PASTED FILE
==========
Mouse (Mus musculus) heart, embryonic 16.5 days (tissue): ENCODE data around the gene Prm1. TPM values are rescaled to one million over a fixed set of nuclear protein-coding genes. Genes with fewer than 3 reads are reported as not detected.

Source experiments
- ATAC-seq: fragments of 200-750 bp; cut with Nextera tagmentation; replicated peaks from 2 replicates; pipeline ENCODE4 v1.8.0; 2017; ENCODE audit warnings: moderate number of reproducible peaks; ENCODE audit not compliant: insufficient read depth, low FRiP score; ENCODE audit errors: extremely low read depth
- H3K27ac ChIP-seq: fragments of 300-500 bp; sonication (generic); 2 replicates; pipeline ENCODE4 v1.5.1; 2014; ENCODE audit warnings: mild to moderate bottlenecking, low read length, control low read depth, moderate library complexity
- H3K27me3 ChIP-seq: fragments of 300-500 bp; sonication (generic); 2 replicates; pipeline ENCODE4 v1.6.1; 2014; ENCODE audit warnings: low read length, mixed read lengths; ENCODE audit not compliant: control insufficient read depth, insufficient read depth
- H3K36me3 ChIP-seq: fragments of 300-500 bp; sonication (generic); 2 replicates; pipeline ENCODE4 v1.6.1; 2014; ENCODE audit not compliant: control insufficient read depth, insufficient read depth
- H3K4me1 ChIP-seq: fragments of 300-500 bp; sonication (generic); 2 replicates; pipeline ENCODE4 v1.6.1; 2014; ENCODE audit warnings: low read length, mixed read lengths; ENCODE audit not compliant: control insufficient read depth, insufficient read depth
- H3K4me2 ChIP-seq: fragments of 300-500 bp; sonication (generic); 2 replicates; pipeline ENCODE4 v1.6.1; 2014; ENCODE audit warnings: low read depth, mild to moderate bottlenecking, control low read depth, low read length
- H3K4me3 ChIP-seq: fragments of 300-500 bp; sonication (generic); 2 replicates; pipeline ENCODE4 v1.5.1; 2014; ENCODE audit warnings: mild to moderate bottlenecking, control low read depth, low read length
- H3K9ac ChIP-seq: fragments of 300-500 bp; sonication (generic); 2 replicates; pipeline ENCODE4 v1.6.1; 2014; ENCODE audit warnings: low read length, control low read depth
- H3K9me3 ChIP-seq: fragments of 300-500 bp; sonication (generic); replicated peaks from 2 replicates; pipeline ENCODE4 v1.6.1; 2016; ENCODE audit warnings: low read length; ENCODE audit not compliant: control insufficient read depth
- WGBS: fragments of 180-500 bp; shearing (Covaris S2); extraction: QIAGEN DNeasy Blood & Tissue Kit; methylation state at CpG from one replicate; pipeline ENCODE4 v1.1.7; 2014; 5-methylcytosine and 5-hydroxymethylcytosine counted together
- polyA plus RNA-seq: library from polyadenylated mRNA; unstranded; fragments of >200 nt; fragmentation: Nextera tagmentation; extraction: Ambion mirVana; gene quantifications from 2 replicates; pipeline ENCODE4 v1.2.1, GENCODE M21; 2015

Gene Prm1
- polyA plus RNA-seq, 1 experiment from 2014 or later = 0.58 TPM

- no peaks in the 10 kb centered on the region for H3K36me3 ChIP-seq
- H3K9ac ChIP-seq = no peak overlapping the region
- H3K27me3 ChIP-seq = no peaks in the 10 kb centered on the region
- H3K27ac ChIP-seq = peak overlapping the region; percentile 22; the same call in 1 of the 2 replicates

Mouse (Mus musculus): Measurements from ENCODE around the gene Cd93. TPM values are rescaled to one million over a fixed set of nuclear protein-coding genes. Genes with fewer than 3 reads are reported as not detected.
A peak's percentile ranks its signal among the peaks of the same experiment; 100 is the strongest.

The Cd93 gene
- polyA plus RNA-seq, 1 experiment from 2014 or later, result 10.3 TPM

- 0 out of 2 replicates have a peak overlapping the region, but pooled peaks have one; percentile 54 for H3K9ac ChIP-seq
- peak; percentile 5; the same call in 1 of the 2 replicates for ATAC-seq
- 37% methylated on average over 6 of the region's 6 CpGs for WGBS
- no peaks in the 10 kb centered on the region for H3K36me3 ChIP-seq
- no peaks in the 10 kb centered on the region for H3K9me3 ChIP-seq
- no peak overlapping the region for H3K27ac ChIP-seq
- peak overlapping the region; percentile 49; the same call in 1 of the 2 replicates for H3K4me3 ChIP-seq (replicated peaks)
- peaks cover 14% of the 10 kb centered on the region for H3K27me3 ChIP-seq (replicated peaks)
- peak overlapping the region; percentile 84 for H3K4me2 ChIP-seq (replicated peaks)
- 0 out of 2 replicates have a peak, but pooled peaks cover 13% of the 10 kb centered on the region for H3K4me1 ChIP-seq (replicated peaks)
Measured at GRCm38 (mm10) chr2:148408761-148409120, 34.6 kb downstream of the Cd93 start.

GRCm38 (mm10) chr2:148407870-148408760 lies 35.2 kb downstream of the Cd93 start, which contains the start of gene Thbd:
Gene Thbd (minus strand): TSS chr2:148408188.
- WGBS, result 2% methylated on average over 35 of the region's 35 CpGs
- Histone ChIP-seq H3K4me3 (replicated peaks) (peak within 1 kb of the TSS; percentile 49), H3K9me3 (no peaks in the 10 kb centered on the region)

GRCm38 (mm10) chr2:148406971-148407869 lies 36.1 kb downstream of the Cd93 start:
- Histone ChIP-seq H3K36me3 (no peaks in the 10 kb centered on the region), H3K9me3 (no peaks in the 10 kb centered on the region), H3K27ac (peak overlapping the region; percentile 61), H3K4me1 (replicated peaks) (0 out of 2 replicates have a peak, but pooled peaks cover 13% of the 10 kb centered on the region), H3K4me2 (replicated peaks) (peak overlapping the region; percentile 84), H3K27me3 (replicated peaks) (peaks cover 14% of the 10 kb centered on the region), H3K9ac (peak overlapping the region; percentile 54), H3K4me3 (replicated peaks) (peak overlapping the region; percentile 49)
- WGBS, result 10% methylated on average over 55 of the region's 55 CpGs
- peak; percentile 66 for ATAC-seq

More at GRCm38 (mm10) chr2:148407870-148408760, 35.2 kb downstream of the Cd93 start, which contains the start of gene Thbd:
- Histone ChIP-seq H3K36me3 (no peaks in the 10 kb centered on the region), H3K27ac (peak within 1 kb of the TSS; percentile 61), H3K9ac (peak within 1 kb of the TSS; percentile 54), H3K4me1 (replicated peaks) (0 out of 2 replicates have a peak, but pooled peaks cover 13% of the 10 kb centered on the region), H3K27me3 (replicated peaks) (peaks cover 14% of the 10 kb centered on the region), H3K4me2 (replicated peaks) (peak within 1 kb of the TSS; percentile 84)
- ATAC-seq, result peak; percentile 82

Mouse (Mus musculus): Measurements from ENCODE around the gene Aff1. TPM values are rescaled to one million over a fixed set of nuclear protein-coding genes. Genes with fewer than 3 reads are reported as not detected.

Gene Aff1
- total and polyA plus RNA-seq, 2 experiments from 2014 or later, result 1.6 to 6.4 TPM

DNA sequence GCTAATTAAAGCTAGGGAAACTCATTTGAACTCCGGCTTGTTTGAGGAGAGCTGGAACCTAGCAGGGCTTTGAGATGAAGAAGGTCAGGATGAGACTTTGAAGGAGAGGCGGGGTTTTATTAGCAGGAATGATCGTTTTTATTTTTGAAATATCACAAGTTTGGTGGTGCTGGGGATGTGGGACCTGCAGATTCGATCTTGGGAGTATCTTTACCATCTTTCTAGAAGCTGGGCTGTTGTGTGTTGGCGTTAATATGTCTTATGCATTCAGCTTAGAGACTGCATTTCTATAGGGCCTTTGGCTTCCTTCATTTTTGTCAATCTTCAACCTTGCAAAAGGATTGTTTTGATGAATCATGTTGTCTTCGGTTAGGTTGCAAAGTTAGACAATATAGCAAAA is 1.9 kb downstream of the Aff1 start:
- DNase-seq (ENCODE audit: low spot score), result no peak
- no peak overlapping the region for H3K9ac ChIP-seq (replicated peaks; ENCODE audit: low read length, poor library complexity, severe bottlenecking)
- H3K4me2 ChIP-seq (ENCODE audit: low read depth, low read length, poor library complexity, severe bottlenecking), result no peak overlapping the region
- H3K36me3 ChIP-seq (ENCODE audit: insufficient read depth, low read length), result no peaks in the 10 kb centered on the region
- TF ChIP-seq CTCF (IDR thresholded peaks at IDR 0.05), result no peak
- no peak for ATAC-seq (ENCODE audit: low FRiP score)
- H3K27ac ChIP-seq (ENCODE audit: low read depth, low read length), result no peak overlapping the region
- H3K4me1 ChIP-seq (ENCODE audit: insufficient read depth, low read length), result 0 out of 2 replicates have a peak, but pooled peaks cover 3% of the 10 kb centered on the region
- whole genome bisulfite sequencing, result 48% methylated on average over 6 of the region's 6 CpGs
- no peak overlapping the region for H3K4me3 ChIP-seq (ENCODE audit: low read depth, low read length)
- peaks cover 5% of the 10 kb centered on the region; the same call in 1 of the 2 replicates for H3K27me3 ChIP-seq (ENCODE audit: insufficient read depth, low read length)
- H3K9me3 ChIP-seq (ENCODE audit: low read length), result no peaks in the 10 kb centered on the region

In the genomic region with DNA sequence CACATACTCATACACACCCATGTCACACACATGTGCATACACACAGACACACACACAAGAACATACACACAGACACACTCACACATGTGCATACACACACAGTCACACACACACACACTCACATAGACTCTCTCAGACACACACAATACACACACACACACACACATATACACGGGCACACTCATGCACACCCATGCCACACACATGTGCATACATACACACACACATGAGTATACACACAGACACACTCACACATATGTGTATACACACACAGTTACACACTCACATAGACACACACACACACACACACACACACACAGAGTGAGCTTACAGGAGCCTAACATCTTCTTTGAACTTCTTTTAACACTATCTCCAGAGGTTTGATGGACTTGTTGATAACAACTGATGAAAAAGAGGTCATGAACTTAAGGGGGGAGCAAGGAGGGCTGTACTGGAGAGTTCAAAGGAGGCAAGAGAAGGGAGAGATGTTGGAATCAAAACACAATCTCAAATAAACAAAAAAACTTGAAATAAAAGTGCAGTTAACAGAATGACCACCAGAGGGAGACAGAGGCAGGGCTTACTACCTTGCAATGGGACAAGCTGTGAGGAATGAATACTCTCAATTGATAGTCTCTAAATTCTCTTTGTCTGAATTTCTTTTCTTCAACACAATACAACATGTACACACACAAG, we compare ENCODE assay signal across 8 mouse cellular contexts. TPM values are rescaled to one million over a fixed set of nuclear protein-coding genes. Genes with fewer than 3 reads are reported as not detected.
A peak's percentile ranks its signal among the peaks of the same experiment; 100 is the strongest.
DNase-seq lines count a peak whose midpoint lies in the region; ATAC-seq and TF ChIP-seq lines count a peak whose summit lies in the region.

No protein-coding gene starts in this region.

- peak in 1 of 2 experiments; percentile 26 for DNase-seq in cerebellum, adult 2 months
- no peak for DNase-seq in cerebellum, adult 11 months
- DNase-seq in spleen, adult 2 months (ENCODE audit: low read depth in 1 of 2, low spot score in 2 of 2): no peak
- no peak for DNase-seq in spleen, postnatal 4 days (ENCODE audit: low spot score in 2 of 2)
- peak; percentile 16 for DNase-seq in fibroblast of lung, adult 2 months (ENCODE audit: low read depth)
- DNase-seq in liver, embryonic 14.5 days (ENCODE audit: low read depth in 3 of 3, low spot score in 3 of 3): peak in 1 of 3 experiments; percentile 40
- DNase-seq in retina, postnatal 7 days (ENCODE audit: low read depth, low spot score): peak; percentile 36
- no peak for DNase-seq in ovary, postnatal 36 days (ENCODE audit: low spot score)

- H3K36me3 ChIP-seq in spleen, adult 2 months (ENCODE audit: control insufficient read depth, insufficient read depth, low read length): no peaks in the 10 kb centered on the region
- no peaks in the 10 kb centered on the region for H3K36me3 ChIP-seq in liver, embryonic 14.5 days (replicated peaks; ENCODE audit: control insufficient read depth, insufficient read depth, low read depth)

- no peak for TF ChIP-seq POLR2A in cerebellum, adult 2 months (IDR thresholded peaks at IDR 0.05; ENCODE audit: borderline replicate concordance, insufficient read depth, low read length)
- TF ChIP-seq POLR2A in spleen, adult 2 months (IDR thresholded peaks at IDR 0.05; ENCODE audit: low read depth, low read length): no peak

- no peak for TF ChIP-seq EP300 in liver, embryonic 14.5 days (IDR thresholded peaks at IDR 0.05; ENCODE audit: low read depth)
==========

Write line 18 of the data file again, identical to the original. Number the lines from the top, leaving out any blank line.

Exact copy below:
- H3K27me3 ChIP-seq = no peaks in the 10 kb centered on the region